Drunk people are vulnerable. All night they have been saying how they feel, and acting on impulses usually stifled in the office cubicle, and now the night is coming to an end. This is the part of the evening when the euphoria of the initial buzz wears off and the desperation to keep the feeling alive takes over. Fights break out, people hook up, and the final round of drinks are drunk. In this moment, a smart sober person knows to step to the side and let nature run it’s course.

Once the dust has settled and the arrests have been made, you can’t help but feel responsible for these now completely incapacitated, stumbling drunk, helpless people. And so, “The Protector” role develops into the, equally responsible, designated driver.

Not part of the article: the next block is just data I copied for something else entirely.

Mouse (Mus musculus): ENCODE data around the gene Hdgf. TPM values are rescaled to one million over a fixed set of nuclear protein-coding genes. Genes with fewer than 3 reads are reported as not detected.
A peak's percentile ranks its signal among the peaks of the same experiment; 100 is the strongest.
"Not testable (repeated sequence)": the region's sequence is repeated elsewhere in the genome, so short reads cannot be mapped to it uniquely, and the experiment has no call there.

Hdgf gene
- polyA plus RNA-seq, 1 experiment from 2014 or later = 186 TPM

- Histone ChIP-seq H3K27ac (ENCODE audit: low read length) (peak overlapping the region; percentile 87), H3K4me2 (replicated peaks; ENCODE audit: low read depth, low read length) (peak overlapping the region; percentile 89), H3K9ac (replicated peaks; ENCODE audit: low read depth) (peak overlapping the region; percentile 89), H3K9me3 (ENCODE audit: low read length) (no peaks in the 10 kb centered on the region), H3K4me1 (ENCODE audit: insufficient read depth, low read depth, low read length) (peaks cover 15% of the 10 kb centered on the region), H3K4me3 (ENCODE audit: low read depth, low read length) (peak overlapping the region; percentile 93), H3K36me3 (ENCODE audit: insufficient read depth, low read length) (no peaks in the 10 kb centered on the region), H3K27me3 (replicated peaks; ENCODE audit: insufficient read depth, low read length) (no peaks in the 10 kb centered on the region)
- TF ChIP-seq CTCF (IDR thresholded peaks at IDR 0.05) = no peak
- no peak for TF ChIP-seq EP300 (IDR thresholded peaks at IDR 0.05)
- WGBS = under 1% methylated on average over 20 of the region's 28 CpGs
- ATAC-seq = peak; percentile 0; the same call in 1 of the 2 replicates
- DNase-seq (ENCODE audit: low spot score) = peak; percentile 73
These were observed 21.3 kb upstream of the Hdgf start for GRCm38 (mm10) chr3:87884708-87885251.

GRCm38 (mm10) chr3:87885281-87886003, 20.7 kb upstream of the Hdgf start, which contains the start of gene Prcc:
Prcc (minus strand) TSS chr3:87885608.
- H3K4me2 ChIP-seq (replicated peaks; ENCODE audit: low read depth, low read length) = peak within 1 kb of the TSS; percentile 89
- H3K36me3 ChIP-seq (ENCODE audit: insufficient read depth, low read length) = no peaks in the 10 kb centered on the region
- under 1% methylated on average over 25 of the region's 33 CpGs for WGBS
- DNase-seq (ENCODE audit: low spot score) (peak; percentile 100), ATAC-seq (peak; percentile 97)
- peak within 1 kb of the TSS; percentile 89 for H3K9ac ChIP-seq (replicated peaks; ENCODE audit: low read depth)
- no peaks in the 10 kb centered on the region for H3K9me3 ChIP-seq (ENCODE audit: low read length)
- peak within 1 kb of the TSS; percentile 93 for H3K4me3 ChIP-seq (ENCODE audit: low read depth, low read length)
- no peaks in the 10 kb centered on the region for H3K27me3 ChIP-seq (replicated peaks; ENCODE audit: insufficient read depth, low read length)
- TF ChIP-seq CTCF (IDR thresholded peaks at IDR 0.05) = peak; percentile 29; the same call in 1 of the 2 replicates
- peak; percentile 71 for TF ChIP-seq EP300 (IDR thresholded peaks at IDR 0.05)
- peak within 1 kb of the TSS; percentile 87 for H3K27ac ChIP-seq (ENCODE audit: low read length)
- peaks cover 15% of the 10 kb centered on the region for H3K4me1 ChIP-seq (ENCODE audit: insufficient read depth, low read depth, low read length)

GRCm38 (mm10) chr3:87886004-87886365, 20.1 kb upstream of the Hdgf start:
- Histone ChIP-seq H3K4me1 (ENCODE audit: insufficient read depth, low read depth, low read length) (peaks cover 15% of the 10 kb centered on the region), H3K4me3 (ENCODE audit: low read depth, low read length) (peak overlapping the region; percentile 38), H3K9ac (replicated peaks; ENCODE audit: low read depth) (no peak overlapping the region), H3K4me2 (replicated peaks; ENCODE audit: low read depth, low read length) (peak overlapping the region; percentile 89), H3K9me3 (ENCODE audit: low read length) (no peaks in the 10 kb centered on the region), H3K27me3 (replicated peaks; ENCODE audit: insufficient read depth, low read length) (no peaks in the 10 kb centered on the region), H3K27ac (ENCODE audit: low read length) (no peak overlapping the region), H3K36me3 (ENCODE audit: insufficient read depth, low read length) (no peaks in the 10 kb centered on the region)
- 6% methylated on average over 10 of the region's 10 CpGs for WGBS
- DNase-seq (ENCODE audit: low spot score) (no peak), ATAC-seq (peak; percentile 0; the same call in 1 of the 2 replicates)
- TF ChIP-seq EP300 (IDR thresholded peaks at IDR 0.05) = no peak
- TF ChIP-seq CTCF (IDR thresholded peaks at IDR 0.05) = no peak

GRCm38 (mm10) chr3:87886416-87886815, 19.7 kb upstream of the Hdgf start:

The Designated Driver

If you are really lucky you will manage to pull a few friends from the wreckage and lure them to the safety of your vehicle. This will take hours of drunken negotiations and perilous scavenger hunts for purses and missing people. Once everyone is in the car and the directions home have been surreptitiously drawn from the slobbering mouths of the semi-conscious, you are a fully legal, driving super hero. This is the grunt work, volunteer, shit shovelling part of the evening, but just like the girl at the Wendy’s pickup window, you have to suck it up and do your job. Throw on some pulsing house music and play the role of the cool limousine driver. You will be showered in compliments, thanks, and  maybe a tip if you play your cards right.

You should expect to be out later than the people whom you took home. You should expect to feel awful the next morning, but you should know that with great power, comes great responsibility. You have the power to enjoy yourself without getting drunk, and therefore it is your responsibility to ensure the safety of those who cannot.